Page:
Old Love Stories Retold: John Keats and Fanny Brawne, Page 2|
by Richard Le Gallienne (1904).
Ten years after his death the woman whom Endymion loved was still unable, not only to appreciate "the ode to a Grecian urn," but the immortal honour he had done her. Such an utterance makes one wish that Keats had lived a year or two longer, not for the sake of his work—for he could have reached no higher perfection—but to recover from an absurd infatuation, which began in calf-love and grew hysterical with the advance of inherited consumption. That Keats would have recovered from his suburban passion, and passed on to some higher and completer love, his letters to Fanny Brawne himself sufficiently prove. So long as he was comparatively well and occupied with poetry he presented himself from the felicity of her presence with a prosaic deliberation which must have seemed strangely unloverlike to "La Belle Dame Sans Merci." It was only when illness gave a neurotic intensity to all his feelings that Fanny Brawne gained a painful importance. The sick have many fancies. When Keats was himself, before that drop of arterial blood upon the sheet, which told the surgical-student poet that he must die, he wrote like this to his happily married brother George: "Notwithstanding your happiness and your recommendations, I hope I shall never marry: though the most beautiful creature were waiting for me at the end of a journey or a walk; though the carpet were of silk, and the curtains of the morning clouds, the chairs and sofas stuffed with cygnet's down, the food manna, the wine beyond claret, the window opening on Winandermere, I should not feel, or rather my happiness should not be, so fine; my solitude is sublime—for, instead of what I have described, there is a sublimity to welcome me home; the roaring of the wind is my wife; and the stars through my window-panes are my children; the mighty abstract Idea of Beauty in all things, I have, stifles the more divided and minute domestic happiness. An amiable wife and sweet children I contemplate as part of that Beauty, but I must have a thousand of those beautiful particles to fill up my heart. . . . . Those things, combined with the opinion I have formed of the generality of women, who appear to me as children to whom I would rather give a sugar-plum than my time, form a barrier against matrimony which I rejoice in. . . ."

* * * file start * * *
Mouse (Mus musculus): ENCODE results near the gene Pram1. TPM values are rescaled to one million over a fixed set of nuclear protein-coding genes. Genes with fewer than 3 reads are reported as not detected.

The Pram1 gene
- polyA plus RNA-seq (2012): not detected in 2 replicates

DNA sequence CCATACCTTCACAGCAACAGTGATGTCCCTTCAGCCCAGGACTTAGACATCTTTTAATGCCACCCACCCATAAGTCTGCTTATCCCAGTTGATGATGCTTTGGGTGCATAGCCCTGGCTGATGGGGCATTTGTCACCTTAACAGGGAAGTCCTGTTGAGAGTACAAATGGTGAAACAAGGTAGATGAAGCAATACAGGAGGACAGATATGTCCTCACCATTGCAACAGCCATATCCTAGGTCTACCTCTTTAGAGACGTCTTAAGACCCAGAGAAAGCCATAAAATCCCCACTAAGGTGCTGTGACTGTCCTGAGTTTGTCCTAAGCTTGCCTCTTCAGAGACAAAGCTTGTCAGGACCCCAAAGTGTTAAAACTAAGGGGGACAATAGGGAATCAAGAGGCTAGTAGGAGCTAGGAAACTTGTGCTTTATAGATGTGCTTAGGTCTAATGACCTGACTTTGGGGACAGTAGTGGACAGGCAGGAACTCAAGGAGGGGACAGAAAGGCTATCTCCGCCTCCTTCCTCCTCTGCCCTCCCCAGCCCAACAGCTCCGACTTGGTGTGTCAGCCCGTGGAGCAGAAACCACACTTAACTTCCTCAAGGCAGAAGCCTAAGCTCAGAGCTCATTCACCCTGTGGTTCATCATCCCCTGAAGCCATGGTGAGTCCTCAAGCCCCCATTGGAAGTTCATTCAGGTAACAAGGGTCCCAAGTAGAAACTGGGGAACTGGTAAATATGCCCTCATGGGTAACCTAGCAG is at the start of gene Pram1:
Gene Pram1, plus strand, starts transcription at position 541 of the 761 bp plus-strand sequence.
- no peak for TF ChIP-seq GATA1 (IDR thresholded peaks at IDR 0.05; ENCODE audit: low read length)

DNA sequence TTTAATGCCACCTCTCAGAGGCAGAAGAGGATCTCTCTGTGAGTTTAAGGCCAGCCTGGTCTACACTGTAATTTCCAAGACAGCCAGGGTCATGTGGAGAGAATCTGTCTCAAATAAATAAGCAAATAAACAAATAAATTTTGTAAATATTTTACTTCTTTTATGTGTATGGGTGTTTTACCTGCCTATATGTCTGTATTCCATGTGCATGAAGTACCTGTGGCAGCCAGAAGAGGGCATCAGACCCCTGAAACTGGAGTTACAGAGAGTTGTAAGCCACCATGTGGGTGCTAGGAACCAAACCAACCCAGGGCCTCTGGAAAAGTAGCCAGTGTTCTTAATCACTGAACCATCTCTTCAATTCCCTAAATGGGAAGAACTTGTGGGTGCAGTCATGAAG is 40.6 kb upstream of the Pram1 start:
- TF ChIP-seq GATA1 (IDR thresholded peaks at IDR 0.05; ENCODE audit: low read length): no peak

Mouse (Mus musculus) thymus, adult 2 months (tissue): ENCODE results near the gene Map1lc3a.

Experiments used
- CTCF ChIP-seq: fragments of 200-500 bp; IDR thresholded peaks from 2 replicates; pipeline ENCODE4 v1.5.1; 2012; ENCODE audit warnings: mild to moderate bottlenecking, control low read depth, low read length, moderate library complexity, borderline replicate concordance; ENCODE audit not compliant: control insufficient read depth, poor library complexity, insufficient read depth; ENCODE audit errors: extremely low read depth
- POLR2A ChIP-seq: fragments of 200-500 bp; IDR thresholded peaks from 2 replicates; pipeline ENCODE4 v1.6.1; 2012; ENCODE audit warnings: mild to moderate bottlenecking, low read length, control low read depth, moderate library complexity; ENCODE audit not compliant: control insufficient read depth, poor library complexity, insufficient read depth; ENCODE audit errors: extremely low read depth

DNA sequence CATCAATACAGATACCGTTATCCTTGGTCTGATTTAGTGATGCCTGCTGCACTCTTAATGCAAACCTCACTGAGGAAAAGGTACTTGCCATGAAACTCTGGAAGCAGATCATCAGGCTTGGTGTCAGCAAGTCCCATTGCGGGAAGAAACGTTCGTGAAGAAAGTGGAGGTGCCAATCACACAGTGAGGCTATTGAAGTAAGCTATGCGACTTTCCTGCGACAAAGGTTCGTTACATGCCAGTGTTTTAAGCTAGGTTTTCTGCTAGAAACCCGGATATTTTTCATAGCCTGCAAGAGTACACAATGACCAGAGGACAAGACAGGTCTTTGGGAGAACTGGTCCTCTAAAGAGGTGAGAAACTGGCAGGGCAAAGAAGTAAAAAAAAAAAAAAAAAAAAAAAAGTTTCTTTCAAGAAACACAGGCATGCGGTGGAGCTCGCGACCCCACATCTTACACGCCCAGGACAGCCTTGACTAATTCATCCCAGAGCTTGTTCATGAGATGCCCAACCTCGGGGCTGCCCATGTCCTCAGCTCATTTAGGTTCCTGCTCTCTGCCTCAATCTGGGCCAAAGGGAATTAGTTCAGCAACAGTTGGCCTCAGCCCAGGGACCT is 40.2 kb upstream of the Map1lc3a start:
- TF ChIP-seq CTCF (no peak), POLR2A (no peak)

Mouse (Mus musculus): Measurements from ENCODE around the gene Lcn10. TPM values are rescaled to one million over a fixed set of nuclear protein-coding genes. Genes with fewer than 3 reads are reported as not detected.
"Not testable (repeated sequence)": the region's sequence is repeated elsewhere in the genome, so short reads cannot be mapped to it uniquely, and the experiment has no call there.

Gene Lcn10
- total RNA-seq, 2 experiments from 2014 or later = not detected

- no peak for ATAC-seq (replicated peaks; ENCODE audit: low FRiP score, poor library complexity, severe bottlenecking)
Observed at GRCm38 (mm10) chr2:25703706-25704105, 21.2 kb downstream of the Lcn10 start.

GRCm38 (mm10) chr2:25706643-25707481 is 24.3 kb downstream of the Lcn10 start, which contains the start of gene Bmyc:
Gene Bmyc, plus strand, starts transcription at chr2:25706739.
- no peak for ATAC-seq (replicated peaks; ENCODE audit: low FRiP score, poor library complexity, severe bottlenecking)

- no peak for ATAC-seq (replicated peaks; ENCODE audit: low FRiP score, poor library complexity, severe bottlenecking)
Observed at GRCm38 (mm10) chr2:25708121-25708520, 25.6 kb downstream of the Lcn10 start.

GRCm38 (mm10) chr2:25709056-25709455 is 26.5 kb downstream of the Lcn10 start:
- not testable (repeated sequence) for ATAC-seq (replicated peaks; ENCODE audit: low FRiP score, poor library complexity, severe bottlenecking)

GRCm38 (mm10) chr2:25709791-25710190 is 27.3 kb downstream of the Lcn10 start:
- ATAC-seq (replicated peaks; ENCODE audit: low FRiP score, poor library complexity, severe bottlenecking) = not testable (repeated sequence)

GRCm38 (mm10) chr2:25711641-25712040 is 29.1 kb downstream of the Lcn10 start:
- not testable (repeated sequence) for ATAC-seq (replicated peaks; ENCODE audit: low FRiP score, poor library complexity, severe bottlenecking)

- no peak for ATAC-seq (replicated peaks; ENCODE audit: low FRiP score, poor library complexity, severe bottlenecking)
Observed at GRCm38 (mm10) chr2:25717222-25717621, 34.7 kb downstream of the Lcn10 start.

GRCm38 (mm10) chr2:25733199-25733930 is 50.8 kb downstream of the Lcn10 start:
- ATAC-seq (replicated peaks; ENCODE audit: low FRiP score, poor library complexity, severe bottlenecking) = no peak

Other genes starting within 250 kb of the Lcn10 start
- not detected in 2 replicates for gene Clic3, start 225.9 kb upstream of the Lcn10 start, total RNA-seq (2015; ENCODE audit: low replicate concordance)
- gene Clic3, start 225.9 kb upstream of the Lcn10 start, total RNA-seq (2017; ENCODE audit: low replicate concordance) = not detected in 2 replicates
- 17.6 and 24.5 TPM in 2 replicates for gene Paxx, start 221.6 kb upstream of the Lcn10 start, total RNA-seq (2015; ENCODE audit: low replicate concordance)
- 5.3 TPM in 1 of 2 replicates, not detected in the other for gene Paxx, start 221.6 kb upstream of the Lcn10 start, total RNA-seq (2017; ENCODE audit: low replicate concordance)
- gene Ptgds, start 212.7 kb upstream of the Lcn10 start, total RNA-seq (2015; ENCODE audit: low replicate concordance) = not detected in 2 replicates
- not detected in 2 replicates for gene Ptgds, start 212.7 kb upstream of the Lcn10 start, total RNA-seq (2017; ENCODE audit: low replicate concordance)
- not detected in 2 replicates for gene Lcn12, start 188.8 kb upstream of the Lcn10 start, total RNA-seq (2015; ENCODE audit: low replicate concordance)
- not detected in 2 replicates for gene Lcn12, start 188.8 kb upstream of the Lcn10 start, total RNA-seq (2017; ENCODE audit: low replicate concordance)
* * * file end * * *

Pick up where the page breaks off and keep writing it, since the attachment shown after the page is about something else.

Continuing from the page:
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Yet before this he had met a beautiful girl whom history would fain substitute for Fanny Brawne, and for whom awhile she was mistaken, a beautiful girl whom he thus vividly describes: "She is not a Cleopatra, but is, at least, a Charmian: she has a rich Eastern look; she has fine eyes, and manners. When she comes into a room she makes the same impression as the beauty of a leopardess. She is too fine and too conscious of herself to repulse any man who may address her: from habit she thinks that nothing particular. I always find myself more at ease with such a woman: he picture before me always gives me a life and animation which I cannot possibly feel with anything inferior. I am, at such times, too much occupied in admiring to be awkward or in a tremble: I forget myself entirely, because I live in her. You will, by this time, think I am in love with her, so before I go any further, I will tell you I am not. She kept me awake one night, as a tune of Mozart's might do. I speak of the thing as a pastime and an amusement, than which I can feel none deeper than a conversation with an imperial woman, the very 'yes' and 'no' of whose life is to me a banquet. I don't cry to take the moon home with me in my pocket, nor do I fret to leave her behind me. I like her, and her like, because one has no sensations: what we both are is taken for granted."
Critics for some time mistook this for a description of Fanny Brawne, but it has since transpired that Keats was here describing a Miss Charlotte (or, according to Rossetti, Jane) Coxe.
His first impression—or inventory—of Miss Brawne was, indeed, by no means so complimentary.
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